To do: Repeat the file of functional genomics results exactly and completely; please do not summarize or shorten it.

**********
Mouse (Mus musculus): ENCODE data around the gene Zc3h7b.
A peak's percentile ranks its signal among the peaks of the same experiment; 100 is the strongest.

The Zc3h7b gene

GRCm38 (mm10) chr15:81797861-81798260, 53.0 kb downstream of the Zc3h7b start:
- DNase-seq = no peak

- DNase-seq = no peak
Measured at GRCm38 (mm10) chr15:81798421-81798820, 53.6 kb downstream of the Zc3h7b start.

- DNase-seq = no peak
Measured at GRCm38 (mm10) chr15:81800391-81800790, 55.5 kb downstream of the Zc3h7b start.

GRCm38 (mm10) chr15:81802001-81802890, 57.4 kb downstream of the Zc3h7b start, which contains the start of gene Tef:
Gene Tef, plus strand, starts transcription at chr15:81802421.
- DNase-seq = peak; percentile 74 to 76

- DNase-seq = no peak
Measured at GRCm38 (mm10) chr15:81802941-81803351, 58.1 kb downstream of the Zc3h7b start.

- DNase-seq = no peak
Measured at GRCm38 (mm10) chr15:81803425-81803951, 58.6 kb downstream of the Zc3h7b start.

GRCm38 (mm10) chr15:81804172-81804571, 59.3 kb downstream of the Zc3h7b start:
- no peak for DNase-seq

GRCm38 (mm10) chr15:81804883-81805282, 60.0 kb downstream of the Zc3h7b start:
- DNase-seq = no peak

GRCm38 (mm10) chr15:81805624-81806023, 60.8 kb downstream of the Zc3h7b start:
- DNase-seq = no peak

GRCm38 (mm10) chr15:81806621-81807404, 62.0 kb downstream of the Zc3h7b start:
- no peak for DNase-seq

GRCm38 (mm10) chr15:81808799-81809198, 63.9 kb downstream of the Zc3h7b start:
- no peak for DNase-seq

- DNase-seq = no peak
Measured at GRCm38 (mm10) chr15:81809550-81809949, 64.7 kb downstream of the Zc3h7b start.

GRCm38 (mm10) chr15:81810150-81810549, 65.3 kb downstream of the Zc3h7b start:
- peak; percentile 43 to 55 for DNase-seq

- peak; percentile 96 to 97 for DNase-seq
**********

Mouse (Mus musculus): ENCODE data around the gene Zc3h7b.
A peak's percentile ranks its signal among the peaks of the same experiment; 100 is the strongest.

The Zc3h7b gene

GRCm38 (mm10) chr15:81797861-81798260, 53.0 kb downstream of the Zc3h7b start:
- DNase-seq = no peak

- DNase-seq = no peak
Measured at GRCm38 (mm10) chr15:81798421-81798820, 53.6 kb downstream of the Zc3h7b start.

- DNase-seq = no peak
Measured at GRCm38 (mm10) chr15:81800391-81800790, 55.5 kb downstream of the Zc3h7b start.

GRCm38 (mm10) chr15:81802001-81802890, 57.4 kb downstream of the Zc3h7b start, which contains the start of gene Tef:
Gene Tef, plus strand, starts transcription at chr15:81802421.
- DNase-seq = peak; percentile 74 to 76

- DNase-seq = no peak
Measured at GRCm38 (mm10) chr15:81802941-81803351, 58.1 kb downstream of the Zc3h7b start.

- DNase-seq = no peak
Measured at GRCm38 (mm10) chr15:81803425-81803951, 58.6 kb downstream of the Zc3h7b start.

GRCm38 (mm10) chr15:81804172-81804571, 59.3 kb downstream of the Zc3h7b start:
- no peak for DNase-seq

GRCm38 (mm10) chr15:81804883-81805282, 60.0 kb downstream of the Zc3h7b start:
- DNase-seq = no peak

GRCm38 (mm10) chr15:81805624-81806023, 60.8 kb downstream of the Zc3h7b start:
- DNase-seq = no peak

GRCm38 (mm10) chr15:81806621-81807404, 62.0 kb downstream of the Zc3h7b start:
- no peak for DNase-seq

GRCm38 (mm10) chr15:81808799-81809198, 63.9 kb downstream of the Zc3h7b start:
- no peak for DNase-seq

- DNase-seq = no peak
Measured at GRCm38 (mm10) chr15:81809550-81809949, 64.7 kb downstream of the Zc3h7b start.

GRCm38 (mm10) chr15:81810150-81810549, 65.3 kb downstream of the Zc3h7b start:
- peak; percentile 43 to 55 for DNase-seq

- peak; percentile 96 to 97 for DNase-seq